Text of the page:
As depicted schematically in Figure 8A, several different CAM grafts were produced. For midgut+hindgut grafts (Fig. 8A1), the postumbilical intestine was dissected from E5 (HH 26) quail embryos and transplanted onto the CAM of E8 (HH 32) chick embryos as described (Nagy and Goldstein, 2006a). NoR and cloaca were left attached. Before grafting, a small portion of the CAM was gently traumatized by laying a strip of sterile lens paper onto the surface of the epithelium and then removing it immediately. The dissected intestinal graft was placed over the junction of blood vessels on the traumatized area of the CAM and incubated for 7–9 days. The graft, together with the surrounding CAM, was excised, fixed in 4% buffered formaldehyde and embedded in gelatin.
The hindgut grafts (Fig. 8A2-4) were prepared by isolating the postcecal hindgut from E5 (HH 26) quails. The NoR was either left attached (Fig. 8A3) or removed (Fig. 8A2,4) using tungsten needles. The cloaca and pericloacal mesenchyme, which contains the pelvic plexus, were also either left attached (Fig. 8A4) or removed (Fig. 8A2,3) before CAM grafting.
Organ Culture and Tissue Recombinations
For chick–quail tissue recombinations, E6 (HH 28) quail midgut/hindgut was removed, extending from the umbilicus to the distal colorectum. The NoR and cloaca were removed. This quail intestine was recombined with NoR isolated from E6 (HH 28) chick hindgut (Fig. 8A5) or with E6 chick cloaca (Fig. 8A6). The proximal–distal orientation of the NoR was maintained in the recombination, as was the orientation of the cloaca. To allow the tissues to adhere before CAM grafting, the recombination was embedded in a three-dimensional collagen gel matrix prepared by adding 1 N NaOH and 1 mg/ml type I rat tail collagen (BD Biosciences) to DMEM medium (Gibco) supplemented with 1% penicillin–streptomycin as previously described (Goldstein et al., 2005). After 24 hr, the explants were removed from the gel and either processed for immunocytochemistry or transplanted to E7 (HH 32) quail CAM for 7 days.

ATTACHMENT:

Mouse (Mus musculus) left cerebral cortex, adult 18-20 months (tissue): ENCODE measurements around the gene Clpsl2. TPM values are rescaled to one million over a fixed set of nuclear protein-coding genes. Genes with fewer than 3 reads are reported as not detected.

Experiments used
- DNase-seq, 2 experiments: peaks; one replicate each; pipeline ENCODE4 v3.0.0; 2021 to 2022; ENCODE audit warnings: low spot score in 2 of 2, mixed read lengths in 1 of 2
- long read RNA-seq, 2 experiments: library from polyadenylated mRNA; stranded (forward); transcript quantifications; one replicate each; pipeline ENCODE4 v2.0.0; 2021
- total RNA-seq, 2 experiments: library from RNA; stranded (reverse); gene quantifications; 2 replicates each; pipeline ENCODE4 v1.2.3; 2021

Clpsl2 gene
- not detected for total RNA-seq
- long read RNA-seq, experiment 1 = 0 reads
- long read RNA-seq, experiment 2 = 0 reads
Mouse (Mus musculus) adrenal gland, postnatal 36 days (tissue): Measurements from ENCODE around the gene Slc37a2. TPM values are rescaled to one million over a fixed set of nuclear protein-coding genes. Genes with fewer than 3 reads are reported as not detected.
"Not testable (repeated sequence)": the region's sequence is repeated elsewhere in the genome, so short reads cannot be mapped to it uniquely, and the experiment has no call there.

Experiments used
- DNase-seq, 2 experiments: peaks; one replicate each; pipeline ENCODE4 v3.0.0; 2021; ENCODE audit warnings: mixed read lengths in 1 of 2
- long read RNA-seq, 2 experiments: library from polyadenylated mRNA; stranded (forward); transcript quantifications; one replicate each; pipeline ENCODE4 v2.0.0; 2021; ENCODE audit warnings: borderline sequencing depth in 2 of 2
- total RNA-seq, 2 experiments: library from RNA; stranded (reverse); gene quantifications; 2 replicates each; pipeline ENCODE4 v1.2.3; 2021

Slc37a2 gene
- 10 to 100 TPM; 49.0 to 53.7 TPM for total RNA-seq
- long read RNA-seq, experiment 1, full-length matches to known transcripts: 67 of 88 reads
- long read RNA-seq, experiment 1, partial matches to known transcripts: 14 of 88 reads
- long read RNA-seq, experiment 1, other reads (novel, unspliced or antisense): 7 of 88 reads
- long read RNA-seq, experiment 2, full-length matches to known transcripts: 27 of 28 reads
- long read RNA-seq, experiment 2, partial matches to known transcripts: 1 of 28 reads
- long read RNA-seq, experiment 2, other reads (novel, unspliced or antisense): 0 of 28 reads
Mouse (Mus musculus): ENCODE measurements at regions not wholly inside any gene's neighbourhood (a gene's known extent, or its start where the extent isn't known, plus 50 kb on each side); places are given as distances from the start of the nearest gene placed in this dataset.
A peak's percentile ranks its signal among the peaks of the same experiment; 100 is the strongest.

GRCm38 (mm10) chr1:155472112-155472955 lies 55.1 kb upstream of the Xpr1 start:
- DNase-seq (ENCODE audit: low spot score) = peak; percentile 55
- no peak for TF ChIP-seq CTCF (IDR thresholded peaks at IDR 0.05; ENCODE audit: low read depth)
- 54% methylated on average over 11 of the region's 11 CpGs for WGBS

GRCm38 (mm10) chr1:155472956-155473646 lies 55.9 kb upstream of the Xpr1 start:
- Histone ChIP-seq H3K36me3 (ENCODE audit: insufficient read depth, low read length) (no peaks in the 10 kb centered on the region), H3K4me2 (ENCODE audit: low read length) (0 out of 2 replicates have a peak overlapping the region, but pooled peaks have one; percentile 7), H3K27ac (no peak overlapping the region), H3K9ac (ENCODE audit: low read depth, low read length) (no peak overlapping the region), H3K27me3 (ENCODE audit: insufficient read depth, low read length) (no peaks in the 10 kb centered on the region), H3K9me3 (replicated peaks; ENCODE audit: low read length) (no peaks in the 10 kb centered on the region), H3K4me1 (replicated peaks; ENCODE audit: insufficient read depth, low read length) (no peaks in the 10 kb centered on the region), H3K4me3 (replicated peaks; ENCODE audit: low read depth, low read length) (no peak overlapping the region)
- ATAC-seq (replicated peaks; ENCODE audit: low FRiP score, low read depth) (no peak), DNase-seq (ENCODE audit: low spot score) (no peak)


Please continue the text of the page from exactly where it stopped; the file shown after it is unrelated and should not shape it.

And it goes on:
Samples were fixed in 4% formaldehyde in phosphate buffered saline (PBS) for 1 hr, rinsed with PBS, and infiltrated with 15% sucrose/PBS overnight at 4°C. The medium was changed to 7.5% gelatin containing 15% sucrose at 37°C for 1–2 hr, and the tissues rapidly frozen at −60°C in isopentane (Sigma). Frozen sections were cut at 10 μm, collected on poly-L-lysine–coated slides (Sigma), and stained by immunocytochemistry as previously described (Nagy and Goldstein, 2006b). Primary antibodies used are shown in Table 1.